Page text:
The Washington Post said it was “shameful” that the trial of its Tehran-based correspondent Jason Rezaian would be closed even to members of his family.
“The shameful acts of injustice continue without end in the treatment of Washington Post correspondent Jason Rezaian,” said Post Executive Editor Martin Baron in a statement about a trial set to begin Tuesday.
“Now we learn his trial will be closed to the world. And so it will be closed to the scrutiny it fully deserves”
Baron also noted that his reporter was placed in isolation, denied medical care for months, saw his case “assigned to a judge internationally notorious for human rights violations” and was given just 90 minutes for one meeting with a court-approved attorney.
In addition, even on the eve of trial, no formal set of charges and evidence had been presented to him. The court-approved lawyer indicated that the charges involve alleged espionage.
Rezaian has been stuck in prison for 10 months on those allegations. The Obama administration has also pilloried the allegations that now prompt a trial to be held in a Revolutionary Court amid apparently tricky internal Iranian politics, which include frictions between two separate intelligence agencies and also among other parts of the government and political factions.
Suzanne Maloney, an Iran expert at the Brookings Institution, said Monday that it’s impossible to figure how the trial will now play out, be it as it pertains either to Rezaian or even the larger bilateral situation between the United States and Iran.
That situation obviously includes ongoing negotiations over Iran’s disputed nuclear program. There is a belief among some Iranian observers that it’s possibly a positive thing that the Iranians might want to resolve the Rezaian matter before the conclusion of the talks; perhaps finding a way to ultimately release him and not make his situation an impediment any longer.
But Maloney said an overall ambiguity is underscored by the simple reality that the Iranian judiciary is inherently arbitrary.
“I tend not to be persuaded by the conventional wisdom that Rezaian’s arrest was a gambit to weaken [Iranian President Hassan] Rouhani, or undermine the nuclear negotiations, or somehow slow the pace of moderation in Iran.”
“All these things are certainly possible, but there is no demonstrable proof that this is a tactic in some kind of high-level power struggle,” she said. “An equally persuasive explanation is that many elements of the Iranian system are deeply committed to its precepts of anti-Americanism and restrictions on basic freedoms, and even by engaging in relatively non-confrontational reporting, Jason ran afoul of the underlying paranoia and antagonism toward a free press that characterizes much of the ruling system irrespective of factional identification.”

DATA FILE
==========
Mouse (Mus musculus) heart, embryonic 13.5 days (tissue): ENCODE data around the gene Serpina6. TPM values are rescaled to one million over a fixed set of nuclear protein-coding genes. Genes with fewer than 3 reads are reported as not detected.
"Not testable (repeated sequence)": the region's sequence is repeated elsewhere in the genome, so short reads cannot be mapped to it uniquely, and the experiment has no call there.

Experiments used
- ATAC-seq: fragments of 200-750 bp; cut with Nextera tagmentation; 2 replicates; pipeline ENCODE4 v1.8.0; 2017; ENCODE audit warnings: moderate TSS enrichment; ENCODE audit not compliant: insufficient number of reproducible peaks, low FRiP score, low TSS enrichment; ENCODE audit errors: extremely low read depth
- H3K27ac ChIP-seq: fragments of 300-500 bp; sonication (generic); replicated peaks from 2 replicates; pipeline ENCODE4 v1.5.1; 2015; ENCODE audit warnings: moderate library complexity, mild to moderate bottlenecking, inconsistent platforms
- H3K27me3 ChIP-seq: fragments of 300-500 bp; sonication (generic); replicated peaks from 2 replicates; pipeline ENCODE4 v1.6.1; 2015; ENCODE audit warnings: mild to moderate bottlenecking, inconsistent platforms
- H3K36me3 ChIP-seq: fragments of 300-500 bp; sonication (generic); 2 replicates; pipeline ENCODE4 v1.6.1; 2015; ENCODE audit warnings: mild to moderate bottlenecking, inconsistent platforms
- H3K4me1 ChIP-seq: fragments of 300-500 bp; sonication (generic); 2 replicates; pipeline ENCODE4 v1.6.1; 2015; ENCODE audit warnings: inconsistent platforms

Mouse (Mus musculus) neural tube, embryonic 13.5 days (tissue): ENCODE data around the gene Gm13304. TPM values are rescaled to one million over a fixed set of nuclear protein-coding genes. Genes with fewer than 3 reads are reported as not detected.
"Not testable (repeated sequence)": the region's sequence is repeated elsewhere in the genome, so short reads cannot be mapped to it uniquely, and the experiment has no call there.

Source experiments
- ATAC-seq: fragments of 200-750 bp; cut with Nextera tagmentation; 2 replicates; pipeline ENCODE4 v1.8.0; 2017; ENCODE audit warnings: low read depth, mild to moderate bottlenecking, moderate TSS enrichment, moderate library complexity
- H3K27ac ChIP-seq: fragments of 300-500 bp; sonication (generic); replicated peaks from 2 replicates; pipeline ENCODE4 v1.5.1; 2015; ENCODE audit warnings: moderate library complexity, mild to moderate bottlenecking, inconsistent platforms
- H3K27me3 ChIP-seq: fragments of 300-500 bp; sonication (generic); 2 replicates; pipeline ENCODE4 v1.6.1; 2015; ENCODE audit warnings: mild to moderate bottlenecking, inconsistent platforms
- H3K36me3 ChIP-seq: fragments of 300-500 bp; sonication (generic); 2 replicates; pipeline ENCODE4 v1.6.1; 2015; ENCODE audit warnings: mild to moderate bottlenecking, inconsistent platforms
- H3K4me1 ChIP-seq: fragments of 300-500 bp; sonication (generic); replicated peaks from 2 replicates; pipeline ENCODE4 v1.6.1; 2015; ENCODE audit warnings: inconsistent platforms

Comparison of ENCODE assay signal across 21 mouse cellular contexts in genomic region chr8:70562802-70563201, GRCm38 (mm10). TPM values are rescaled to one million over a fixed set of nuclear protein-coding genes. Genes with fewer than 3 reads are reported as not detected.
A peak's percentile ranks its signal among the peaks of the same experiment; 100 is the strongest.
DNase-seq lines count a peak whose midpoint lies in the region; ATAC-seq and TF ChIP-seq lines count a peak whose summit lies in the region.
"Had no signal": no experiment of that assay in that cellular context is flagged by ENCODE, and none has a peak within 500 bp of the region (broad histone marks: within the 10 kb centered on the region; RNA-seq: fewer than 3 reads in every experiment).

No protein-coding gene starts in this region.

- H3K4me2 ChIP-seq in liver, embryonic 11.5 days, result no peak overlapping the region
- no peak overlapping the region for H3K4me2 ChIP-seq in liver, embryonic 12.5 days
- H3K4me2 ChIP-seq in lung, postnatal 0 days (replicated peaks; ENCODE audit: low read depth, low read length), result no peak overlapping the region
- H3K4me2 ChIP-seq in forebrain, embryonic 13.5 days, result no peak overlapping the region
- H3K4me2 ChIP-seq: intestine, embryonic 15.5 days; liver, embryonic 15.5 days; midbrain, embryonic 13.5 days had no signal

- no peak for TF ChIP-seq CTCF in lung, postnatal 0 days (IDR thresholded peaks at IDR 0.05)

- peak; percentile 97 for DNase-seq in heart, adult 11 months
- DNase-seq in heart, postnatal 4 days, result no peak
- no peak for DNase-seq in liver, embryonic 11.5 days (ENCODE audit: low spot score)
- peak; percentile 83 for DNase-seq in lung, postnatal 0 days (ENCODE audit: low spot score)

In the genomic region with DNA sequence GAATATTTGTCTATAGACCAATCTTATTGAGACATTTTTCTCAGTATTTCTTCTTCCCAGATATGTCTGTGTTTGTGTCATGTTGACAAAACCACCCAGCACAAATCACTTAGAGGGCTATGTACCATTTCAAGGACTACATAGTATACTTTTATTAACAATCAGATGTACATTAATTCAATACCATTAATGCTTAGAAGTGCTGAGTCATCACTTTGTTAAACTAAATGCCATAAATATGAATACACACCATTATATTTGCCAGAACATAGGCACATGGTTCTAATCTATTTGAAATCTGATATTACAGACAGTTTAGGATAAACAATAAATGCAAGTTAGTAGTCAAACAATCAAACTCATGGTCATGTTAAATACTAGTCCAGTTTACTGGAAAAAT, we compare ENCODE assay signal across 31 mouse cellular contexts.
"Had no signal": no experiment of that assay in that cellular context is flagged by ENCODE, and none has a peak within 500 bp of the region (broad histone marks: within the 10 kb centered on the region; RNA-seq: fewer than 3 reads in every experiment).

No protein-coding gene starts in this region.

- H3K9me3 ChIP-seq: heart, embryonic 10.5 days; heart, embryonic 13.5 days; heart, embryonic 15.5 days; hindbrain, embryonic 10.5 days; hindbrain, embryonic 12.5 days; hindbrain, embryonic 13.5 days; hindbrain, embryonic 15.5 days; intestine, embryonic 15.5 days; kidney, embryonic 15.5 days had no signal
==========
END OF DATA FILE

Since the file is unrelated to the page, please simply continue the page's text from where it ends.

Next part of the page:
Maloney said, “The simple reality is that they arrested him because they can, and they have held him for the same reason. It happens every day to Iranians, and of course that is precisely what Jason is considered under Iranian law.”
She elaborated, “There is little that the U.S. government can do to effect the release of citizens held in Iran, but Jason has two things going for him that most other political prisoners in Iran do not – the fact that he is both an American and a journalist means his case has received disproportionate attention in the West, far more than that of other dual nationals, several of whom have now been held far longer than Jason.”
And, she said, “From my limited experience in dealing with him directly, Jason approaches his work with true professionalism, and as a Washington Post subscriber, I enjoyed and directly benefitted from his keen eye for Iranian politics as well as ordinary life within Iran. I hope that his trial serves as some kind of trigger for his release, as is sometimes the case.”
She added, “I simply don’t know if that is likely or unlikely, and I’d be skeptical of anyone without a direct line to the Iranian judiciary who claims to know.”
Rezaian is California-born and the son of an Iranian father. That meant he had to enter the country on an Iranian passport and, as far as the government is concerned, he is an Iranian.
That places him in more complicated situation than, for example, an American who would have entered on a U.S. passport and Iranian visa.
That means there are elements in the Iranian regime that reflexively believe that anybody with such dual citizenship may be aiding an enemy of the regime.
That may have played a big role in what the Post, the White House and others believe are totally trumped up charges.